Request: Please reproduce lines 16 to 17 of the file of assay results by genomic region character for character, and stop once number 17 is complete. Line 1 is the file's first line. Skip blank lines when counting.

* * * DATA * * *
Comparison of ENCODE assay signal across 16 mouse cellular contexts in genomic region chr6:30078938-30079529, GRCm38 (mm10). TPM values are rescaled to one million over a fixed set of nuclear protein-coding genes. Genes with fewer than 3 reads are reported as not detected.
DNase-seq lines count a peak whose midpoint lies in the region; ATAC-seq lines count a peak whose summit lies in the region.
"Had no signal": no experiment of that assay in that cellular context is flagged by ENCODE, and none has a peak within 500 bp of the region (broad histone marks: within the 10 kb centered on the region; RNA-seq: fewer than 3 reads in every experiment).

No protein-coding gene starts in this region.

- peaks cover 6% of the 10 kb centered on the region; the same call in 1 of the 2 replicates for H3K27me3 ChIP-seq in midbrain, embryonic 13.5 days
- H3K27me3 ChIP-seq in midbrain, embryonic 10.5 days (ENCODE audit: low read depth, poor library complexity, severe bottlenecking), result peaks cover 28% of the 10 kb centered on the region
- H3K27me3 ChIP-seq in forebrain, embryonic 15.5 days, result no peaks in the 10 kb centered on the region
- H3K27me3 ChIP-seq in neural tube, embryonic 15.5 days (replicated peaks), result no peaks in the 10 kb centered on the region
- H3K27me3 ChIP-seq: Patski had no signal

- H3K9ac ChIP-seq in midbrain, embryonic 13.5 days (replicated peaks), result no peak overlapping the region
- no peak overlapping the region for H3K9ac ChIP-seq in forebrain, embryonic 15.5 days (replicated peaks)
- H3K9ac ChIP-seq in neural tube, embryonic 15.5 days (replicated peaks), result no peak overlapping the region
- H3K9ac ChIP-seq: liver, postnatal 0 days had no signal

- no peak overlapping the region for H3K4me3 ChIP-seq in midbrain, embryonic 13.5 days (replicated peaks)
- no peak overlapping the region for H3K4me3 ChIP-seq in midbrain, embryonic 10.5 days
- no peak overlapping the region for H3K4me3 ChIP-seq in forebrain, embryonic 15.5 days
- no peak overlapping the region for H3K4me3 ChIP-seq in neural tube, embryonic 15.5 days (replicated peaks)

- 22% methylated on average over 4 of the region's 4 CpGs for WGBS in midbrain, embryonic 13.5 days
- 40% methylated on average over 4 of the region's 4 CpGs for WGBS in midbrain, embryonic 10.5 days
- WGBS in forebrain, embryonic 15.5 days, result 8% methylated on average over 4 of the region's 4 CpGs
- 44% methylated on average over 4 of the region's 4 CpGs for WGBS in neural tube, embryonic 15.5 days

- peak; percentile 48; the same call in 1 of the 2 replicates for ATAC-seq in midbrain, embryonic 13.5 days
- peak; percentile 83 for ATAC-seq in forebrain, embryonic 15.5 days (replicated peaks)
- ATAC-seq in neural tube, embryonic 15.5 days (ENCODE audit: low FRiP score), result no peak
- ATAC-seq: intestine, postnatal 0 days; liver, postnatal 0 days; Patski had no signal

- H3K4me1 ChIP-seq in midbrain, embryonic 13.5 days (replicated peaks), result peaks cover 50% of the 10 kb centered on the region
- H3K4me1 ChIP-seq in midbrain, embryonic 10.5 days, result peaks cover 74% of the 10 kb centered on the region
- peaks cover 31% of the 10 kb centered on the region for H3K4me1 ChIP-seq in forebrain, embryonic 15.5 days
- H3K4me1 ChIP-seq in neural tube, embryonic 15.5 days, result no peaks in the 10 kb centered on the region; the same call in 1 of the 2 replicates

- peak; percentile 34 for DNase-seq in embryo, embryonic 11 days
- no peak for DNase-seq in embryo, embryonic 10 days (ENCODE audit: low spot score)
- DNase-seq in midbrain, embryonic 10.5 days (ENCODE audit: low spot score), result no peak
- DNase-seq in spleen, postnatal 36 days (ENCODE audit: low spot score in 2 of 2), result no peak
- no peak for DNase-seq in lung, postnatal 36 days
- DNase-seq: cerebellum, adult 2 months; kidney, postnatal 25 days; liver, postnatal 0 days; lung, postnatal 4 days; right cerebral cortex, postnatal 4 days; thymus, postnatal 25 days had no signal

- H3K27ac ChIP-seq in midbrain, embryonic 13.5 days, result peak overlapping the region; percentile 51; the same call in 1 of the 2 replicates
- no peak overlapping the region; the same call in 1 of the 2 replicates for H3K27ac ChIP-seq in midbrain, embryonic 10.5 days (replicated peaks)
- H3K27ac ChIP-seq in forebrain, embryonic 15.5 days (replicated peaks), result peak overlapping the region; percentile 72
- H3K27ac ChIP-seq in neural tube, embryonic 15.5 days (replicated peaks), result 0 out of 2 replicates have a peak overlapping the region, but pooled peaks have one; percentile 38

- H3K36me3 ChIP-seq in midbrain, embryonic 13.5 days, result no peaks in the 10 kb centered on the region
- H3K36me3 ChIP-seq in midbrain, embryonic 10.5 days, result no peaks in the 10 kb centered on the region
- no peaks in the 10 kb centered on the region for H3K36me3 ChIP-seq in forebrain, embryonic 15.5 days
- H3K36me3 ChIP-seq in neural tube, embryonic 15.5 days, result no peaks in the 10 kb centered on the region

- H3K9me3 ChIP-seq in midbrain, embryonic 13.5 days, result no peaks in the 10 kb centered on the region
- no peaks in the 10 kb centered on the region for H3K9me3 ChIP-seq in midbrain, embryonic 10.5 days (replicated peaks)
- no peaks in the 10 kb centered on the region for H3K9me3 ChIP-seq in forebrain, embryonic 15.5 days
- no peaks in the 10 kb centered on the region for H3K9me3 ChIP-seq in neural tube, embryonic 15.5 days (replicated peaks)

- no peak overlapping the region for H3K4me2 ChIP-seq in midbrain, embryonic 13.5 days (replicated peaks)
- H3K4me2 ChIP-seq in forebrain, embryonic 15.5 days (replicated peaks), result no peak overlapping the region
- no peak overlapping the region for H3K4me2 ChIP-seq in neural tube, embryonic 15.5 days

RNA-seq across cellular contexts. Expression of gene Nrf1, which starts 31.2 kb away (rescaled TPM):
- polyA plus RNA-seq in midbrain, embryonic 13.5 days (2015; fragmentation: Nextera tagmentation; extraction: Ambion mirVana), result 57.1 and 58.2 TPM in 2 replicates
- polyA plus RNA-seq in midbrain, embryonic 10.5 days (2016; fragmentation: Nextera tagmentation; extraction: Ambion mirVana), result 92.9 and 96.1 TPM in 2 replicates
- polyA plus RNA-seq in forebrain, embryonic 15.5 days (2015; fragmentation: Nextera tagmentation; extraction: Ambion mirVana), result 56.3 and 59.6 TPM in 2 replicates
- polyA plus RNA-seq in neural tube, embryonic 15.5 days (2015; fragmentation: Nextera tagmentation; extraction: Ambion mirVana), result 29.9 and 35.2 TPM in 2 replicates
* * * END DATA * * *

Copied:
- no peak overlapping the region for H3K4me3 ChIP-seq in forebrain, embryonic 15.5 days
- no peak overlapping the region for H3K4me3 ChIP-seq in neural tube, embryonic 15.5 days (replicated peaks)